The Hamburger Game is part of WPSU’s Blue Ribbon Readers, a collection of seven interactive games designed to help elementary school students gain ...
The Hamburger Game is part of WPSU’s Blue Ribbon Readers, a collection of seven interactive games designed to help elementary school students gain reading comprehension competences. The Hamburger Game helps students practice attentive reading by choosing the main idea—or "meat"—from a passage of text and dragging it to the center of a sandwich. A hamburger appears and they win points if they are right.
The process of identifying main ideas, supporting details and the author’s message will help students become better readers and cement the meaning of what they’ve read in their memory. Students also learn that if they pay attention while reading, it is easier to find the main idea and interpret the author’s message.
Heather teaches in a rural elementary school in Pennsylvania, a school so small that there is only one class for each grade. When she implemented The Hamburger Game along with other games designed to support reading strategies, her students’ test scores increased. Heather likes the idea that she can assign games to students to target areas where they need more practice. While some students are playing the games on their computers, Heather is free to work one-on-one with a student, or with a small reading group. Blue Ribbon Readers is like having an extra pair of hands in the classroom.
Heather and other teachers know that sounding out words and decoding are the first steps in teaching children to read. Teaching reading comprehension, however, has been a difficult task for educators for decades. Before extensive literacy research conducted in the 1980s, there were few evidence-based approaches for teaching comprehension. Some approaches increased reading levels and test scores while others had little success. Literacy experts, Susan Zimmermann and Chryse Hutchins offer 7 Keys to Comprehension: How to Help Your Kids Read It and Get It to help both teachers and parents employ successful approaches. Zimmermann and Hutchins contend that,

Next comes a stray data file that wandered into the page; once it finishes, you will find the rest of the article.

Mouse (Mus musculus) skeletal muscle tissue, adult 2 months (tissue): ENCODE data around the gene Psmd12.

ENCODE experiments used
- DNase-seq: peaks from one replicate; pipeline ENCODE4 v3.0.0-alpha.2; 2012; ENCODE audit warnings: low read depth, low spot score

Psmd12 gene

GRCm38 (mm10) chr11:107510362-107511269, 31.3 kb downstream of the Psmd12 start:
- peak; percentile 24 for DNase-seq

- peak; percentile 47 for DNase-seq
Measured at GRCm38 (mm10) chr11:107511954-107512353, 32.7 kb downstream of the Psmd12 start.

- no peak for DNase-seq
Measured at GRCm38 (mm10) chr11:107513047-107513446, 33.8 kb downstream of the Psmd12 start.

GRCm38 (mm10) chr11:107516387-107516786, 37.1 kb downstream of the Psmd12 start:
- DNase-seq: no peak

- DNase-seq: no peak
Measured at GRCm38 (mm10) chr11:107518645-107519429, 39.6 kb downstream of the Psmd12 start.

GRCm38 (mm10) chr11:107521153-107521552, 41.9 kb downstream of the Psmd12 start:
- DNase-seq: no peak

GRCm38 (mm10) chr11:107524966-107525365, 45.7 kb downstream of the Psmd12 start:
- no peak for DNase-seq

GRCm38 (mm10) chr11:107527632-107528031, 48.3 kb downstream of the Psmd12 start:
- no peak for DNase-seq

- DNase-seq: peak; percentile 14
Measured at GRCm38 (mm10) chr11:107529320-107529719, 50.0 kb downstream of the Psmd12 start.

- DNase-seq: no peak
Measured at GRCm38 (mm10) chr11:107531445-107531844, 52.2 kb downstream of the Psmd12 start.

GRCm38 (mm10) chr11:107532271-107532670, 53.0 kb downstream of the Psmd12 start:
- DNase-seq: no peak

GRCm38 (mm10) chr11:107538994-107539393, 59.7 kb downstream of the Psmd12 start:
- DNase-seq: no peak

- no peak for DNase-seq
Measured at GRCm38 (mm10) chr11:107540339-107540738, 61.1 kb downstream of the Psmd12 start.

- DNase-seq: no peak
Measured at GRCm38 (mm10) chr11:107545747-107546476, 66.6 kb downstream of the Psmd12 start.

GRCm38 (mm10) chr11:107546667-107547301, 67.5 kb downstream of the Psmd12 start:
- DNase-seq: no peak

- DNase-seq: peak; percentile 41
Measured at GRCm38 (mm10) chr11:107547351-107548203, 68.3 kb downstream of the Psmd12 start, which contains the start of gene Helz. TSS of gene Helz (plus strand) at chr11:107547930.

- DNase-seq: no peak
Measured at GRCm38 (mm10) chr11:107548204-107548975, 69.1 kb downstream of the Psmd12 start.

“Real comprehension has to do with thinking, learning, and expanding a reader’s knowledge and horizons. It has to do with building on past knowledge, mastering new information, connecting with the minds of those you’ve never met.” p. 7
WPSU used the Zimmermann Hutchins book as a guide to build Blue Ribbon Readers, believing that in addition to their successful approaches, practice is a crucial element. With the book as a foundation, WPSU worked with Penn State literacy faculty members and practicing classroom teachers, like Heather, to develop games like The Hamburger Game.
Skills practice can be tedious, and keeping children engaged long enough for them to build their skill base can be challenging. Thus, WPSU designed The Hamburger Game as part of the Blue Ribbon Readers collection, seven separate engaging games that correspond with the 7 keys to comprehension referenced above.
- Is identifying the main idea getting easier or harder as you practice? Why?
- If you stop to identify the main idea in a paragraph, you will be more likely to remember it. Do you agree with this statement? Why or why not?
- Share your tips with your classmates for identifying the main idea in a text. For example, some say that the important idea is often the first or last sentence you read.